Entry #25: Losses for Your, Win!
Updated: Jan 18
Happy New Year & Welcome to the 1st Diary of a Hospital Chaplain’s Blog, new edition for 2022!
Here’s an interesting fact about hospital chaplains that you might not know about us and what we do to best serve one pastoral/spiritual care. Where I served as a hospital chaplain during my Clinical Pastoral Care Education Units training for three years, of which was tough, but I loved it. If we were assigned a unit and/or floor we sometimes attended early morning rounds with the doctors and nursing staff, as an intern we would sometimes be asked to cover a chaplain resident’s unit. This allowed us to clinically learn about you before we meet you for a patient pastoral/spiritual care consult encounter. During one of my rounds, I was asked did I have any questions to ask the patient, by a physician as they were concluding their report on a specific patient. What’s awesome about where I completed my clinicals was, they treated us as a valuable part of the medical team staff.
Rounds are when the medical team visits each inpatient as a
group to review the patient's status and care plan. Sharing your
observations and asking questions during rounds can provide:
Valuable information exchange that can affect treatment and
Another type of rounds is when we are actually visiting you. Although, we might have a bit of insight to your medical circumstances in advance, it doesn’t necessarily give us your emotional and/or spiritual state or needs that you may require of us in that moment. We need to ask you questions so we can learn how we may be able to best help comfort you, and/or you articulate specifically what’s on your mind. Since our chaplain roll/duties is to provide you with spiritual care, we actively communicate through listening and asking you questions so we can pinpoint your area of major concern. When we enter your room, we are not in a rush to see the next patient. We give you our undivided attention, know matter how long it takes, and I literally mean, know matter how long it takes. We chitchat, ask questions, laugh, and provide small talk as introductory pleasantries all with the intention of reaching you and your intimate spiritual concerns. You lead us where your pastoral/spiritual care encounter goes. We are absolutely patient centered focused. You’re our number one prime concern when we are in that room with you and/or your loved ones, and family. Our goal is to obtain that place that you need to have addressed so that you know that you were heard and understood.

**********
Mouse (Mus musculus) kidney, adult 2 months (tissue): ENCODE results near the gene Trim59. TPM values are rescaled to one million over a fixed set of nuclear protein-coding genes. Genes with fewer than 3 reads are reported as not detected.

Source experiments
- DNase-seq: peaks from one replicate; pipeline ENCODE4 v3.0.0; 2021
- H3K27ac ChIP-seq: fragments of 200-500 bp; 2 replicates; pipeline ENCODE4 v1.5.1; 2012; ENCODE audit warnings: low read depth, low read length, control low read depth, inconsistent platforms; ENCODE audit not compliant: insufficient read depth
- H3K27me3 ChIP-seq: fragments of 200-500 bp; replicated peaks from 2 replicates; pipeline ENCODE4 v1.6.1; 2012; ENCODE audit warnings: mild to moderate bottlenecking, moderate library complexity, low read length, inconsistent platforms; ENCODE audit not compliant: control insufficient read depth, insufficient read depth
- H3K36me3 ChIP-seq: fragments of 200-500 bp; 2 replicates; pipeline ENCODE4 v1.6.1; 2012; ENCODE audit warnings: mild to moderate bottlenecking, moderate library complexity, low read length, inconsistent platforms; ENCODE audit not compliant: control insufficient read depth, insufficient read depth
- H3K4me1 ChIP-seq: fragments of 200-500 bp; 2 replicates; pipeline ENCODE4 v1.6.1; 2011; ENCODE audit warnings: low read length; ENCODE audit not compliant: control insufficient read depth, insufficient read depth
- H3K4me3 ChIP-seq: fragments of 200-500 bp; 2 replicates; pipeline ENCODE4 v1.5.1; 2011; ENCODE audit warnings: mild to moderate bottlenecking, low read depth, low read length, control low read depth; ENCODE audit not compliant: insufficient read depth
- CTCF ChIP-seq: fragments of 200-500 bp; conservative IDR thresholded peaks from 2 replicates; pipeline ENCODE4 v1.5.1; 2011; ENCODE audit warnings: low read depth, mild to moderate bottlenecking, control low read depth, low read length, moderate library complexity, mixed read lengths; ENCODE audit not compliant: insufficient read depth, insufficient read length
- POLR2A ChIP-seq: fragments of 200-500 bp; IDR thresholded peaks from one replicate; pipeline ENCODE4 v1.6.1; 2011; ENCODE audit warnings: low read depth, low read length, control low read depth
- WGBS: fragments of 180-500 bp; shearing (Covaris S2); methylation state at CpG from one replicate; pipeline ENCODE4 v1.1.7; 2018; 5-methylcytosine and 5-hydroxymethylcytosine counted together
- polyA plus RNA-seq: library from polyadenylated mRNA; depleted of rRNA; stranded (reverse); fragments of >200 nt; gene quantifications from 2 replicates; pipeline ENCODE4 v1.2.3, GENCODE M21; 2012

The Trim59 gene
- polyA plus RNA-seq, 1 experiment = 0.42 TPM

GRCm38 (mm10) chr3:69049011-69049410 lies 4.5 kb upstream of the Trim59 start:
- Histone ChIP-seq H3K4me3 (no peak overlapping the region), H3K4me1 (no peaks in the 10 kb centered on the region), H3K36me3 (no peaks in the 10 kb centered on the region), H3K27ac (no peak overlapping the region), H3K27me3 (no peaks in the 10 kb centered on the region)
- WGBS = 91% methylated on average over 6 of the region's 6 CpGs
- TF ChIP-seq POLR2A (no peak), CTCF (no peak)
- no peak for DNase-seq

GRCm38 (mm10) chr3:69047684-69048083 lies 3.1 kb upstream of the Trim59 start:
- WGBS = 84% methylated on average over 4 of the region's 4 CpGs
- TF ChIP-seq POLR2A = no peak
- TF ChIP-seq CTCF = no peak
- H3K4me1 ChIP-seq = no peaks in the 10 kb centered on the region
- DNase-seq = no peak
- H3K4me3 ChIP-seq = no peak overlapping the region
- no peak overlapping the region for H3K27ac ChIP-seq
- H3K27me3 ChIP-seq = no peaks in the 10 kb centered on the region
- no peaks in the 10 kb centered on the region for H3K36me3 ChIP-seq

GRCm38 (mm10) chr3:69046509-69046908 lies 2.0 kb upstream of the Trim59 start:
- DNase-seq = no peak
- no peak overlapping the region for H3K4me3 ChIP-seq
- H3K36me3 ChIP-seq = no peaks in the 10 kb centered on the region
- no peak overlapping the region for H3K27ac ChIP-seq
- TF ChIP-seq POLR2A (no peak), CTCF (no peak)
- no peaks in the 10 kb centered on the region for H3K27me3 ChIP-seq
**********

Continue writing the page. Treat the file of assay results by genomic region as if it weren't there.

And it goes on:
There have been many times where I have stayed with a patient for hours, sitting quietly at one’s bedside waiting for your moment of need. I have held your hands, wiped your tears, and, gotten something that you requested. I’ve read to you, laughed with you, and even cried with you if there was something that we shared between each other that brought us closer to one another. Your visit even sometimes brought vulnerable emotions out of me as I served you, when I could relate to your personal sufferings. Our openness and sharing are how we provide you with care. We’ve prayed for you before we met you, we’re praying for you as we are with you and talking to you. Listening to you express your journey, how you’re feeling, and your personal stories that you share with us. To me as a chaplain they are sincerely intimate treasured moment that I have been privileged to experience with you. Your vulnerable moments are sacred to me. I cherish those moments that we shared together; they are confidential moments of care. We care about you and your comfort, coping with your situation and how it’s affecting you and your healing and/or your soon approaching death.